After trading away starting center Brook Lopez, the Brooklyn Nets have added two replacements. With three the optimal number, who else could the Nets add?
General manager Sean Marks has made quite the splash in the NBA this summer. The Brooklyn Nets traded their franchise player away, leaving an open void at the center position.
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Why another center?
Most of all, rebounding. The Nets took a hit losing Lopez, but were able to replace his scoring with the most recent summer trade returns. After being the top defensive rebounding team in the league last year, Brooklyn needs help if it’s going to hold on to that title next season.
Scoring isn’t a requirement, but it always helps. With guys like D’Angelo Russell and Allen Crabbe joining the team, and Jeremy Lin healthy, it’d be nice to shift the majority of the offense towards that side of the court.
Furthermore, a young center would be optimal, someone coming off of or still on their rookie contract. With the Nets moving forward on their rebuild, the more youth the better. It may not be until next summer, but still, the Nets should shop while they can.
is arguably the best remaining center on the market, though still very young. After not fitting the 76ers rotation his first three years, he was cut free in a trade to Dallas. Now, after playing not even a whole year with the Mavericks, they aren’t seeing eye-to-eye on dollars.
Nerlens Noel and the Mavericks are "not close" to a deal, several league sources tell me.
— Tim Cato (@tim_cato) July 12, 2017
Only 23 years old, Noel would fit right in with the youth movement in Brooklyn. Last season, he averaged 8.5 points, 6.8 rebounds, and 1.1 blocks over 22 games with Dallas.
Obtaining Noel would require a sign-and-trade effort on the Mavericks part, as the Nets have nearly run out of cap space for this summer. His impact type play, massive dunks, and length would make for an awesome one-two punch next to Rondae Hollis Jefferson.
Not to mention a report from ESPN’s Zach Lowe that Brooklyn and Philadelphia previously held talks around Noel. Marks, however, wasn’t willing to part with anything of value for a player he could potentially land in free agency. There’s prior interest.
It’s unlikely that we’ll see Noel in any uniform outside of Dallas–but even a low chance is enough for Sean Marks to roll the dice.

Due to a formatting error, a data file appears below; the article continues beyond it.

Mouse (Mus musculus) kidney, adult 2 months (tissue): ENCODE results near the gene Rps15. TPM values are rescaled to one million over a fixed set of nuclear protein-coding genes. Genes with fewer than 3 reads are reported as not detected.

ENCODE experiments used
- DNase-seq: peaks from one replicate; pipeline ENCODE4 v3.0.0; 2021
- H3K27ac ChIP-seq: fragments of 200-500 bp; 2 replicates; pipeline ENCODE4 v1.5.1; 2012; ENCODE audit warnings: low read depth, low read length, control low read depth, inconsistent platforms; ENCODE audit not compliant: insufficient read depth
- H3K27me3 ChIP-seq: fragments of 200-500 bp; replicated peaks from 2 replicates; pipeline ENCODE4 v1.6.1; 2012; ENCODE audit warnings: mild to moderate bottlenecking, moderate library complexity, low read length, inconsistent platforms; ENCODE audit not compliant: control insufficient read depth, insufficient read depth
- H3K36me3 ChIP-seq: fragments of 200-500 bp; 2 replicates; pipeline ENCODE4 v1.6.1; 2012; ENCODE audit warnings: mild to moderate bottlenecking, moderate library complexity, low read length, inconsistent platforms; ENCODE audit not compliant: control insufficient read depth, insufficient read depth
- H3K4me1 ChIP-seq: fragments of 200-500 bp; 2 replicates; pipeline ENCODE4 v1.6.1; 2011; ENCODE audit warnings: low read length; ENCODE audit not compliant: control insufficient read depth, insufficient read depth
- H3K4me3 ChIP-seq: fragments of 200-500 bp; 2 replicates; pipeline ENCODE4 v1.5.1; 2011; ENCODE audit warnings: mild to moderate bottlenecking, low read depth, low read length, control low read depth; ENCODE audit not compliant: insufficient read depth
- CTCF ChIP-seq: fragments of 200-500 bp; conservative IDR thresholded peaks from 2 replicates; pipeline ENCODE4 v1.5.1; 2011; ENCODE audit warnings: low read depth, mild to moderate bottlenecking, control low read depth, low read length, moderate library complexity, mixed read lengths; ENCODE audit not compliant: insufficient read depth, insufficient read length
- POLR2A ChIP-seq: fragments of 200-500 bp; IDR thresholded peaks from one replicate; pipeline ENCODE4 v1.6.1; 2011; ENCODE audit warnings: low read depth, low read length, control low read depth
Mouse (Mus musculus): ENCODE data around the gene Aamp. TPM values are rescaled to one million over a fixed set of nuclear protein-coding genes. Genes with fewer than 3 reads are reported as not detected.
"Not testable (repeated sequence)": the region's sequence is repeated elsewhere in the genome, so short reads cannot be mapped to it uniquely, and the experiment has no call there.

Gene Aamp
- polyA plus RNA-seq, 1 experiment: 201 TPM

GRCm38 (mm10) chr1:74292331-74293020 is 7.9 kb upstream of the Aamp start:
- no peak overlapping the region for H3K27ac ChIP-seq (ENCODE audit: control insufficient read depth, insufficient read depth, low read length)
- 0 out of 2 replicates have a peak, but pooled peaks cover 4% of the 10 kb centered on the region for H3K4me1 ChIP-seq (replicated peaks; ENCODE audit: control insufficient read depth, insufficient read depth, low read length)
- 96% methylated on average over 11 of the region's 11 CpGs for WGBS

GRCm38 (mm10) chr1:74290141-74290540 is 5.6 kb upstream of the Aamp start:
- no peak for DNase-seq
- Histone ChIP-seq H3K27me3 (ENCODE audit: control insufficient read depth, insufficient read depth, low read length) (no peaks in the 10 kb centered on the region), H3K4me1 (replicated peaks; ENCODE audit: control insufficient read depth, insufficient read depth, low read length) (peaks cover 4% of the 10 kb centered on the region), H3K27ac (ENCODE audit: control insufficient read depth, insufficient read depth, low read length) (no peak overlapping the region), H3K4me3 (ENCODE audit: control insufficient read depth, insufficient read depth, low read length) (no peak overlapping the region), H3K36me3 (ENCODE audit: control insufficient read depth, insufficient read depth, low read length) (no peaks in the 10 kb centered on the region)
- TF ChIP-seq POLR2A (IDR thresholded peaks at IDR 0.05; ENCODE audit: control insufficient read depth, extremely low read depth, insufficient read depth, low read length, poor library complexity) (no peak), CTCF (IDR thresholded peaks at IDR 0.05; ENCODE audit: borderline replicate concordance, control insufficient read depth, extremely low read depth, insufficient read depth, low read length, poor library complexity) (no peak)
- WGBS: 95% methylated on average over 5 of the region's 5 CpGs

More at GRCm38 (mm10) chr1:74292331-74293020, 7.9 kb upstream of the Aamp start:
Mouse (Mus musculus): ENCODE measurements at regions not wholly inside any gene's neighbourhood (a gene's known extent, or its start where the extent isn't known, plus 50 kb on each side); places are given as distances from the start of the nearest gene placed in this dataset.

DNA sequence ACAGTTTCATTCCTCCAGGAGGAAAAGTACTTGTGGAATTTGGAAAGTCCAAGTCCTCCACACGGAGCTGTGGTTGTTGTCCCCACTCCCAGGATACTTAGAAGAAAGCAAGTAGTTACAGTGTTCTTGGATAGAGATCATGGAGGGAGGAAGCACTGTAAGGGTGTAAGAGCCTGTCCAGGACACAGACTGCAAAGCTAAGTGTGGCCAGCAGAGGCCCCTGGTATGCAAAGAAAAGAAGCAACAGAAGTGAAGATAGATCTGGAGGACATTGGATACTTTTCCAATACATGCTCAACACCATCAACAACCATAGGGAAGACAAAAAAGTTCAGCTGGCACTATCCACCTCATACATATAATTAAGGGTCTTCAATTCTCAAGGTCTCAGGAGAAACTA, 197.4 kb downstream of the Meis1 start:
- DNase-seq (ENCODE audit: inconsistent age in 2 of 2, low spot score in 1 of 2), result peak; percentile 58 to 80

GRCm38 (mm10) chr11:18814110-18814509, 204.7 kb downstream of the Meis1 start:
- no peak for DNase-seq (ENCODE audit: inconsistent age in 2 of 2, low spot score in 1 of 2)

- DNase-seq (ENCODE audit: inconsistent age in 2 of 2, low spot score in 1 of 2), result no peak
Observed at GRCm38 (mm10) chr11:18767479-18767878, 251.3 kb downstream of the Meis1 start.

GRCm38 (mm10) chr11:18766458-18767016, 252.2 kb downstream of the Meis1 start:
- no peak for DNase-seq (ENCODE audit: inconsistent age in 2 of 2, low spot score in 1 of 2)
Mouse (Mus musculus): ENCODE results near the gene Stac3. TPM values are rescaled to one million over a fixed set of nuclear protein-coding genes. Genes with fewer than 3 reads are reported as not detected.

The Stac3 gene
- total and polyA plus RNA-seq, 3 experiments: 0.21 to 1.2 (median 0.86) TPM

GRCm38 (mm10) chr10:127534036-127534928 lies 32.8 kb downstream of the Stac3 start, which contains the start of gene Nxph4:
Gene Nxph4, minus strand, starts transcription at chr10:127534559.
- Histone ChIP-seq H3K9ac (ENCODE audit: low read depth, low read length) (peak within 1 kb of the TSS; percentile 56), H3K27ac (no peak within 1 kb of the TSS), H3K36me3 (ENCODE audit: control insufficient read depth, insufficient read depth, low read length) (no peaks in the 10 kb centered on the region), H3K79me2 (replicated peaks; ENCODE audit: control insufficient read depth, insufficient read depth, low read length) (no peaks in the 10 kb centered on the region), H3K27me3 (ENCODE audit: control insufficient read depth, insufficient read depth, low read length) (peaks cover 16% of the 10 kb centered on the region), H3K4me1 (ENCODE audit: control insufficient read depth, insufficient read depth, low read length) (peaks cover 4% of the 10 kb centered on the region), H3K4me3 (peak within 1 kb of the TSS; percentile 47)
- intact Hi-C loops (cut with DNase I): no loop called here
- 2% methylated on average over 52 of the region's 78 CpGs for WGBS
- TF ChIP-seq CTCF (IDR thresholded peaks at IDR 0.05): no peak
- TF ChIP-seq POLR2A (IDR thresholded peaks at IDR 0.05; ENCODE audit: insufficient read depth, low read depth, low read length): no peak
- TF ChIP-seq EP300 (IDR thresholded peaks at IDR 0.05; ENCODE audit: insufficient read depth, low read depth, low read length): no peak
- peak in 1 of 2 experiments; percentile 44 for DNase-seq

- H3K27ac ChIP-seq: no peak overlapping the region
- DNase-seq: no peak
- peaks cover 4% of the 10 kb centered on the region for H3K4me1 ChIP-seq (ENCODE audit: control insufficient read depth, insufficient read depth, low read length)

is a former Brooklyn Net, one who has yet to receive an offer sheet. After being traded from Portland to Denver, it’s unclear where the Nuggets stand on his re-signing. Last season, he averaged 10.4 points, 7.5 rebounds, and 1.1 blocks per game.
A strong, scoring big man, Plumlee has experience playing next to Crabbe. Placing them together on the second unit could help boost chemistry amidst the young talent featured as well.
Plumlee could be the best bargain on the market, a more than adequate back up to Mozgov and a positive mentor to Allen at the same time.
is coming off four strong seasons with the Phoenix Suns. Like the rest of the big men here, the former fifth overall pick (2013) has found himself without a lucrative offer sheet from another team this summer.
In his fourth year with the Suns, Len averaged 8 points, 6.6 rebounds, and 1.3 blocks per game. He’s missed only nine games in the last two seasons and has fared well behind veteran Tyson Chandler.
Now, Len isn’t any amazing big man by any means. His first four years are viewed as a slight disappointment after being drafted as high as he was. What better place for retribution than in Brooklyn, with a team looking to bounce into the playoffs after recording the league’s worst record last year.
Len could very well be the best fit overall for what the Nets need. He has three weeks to sign Phoenix’ qualifying offer of $4.1 million, which is coincidentally a few million less than what Brooklyn has in cap space.
The Brooklyn Nets are in desperate need of a third big man to share minutes with Allen and Mozgov. While Noel is the best outcome, and Plumlee the best bargain, Len may prove the best fit.
If they haven’t inquired yet, I’d pencil a phone call to Alex Len at the top of Sean Marks’ to-do list. This young guy can get rebounds, defend, and he’s ready for some starting minutes.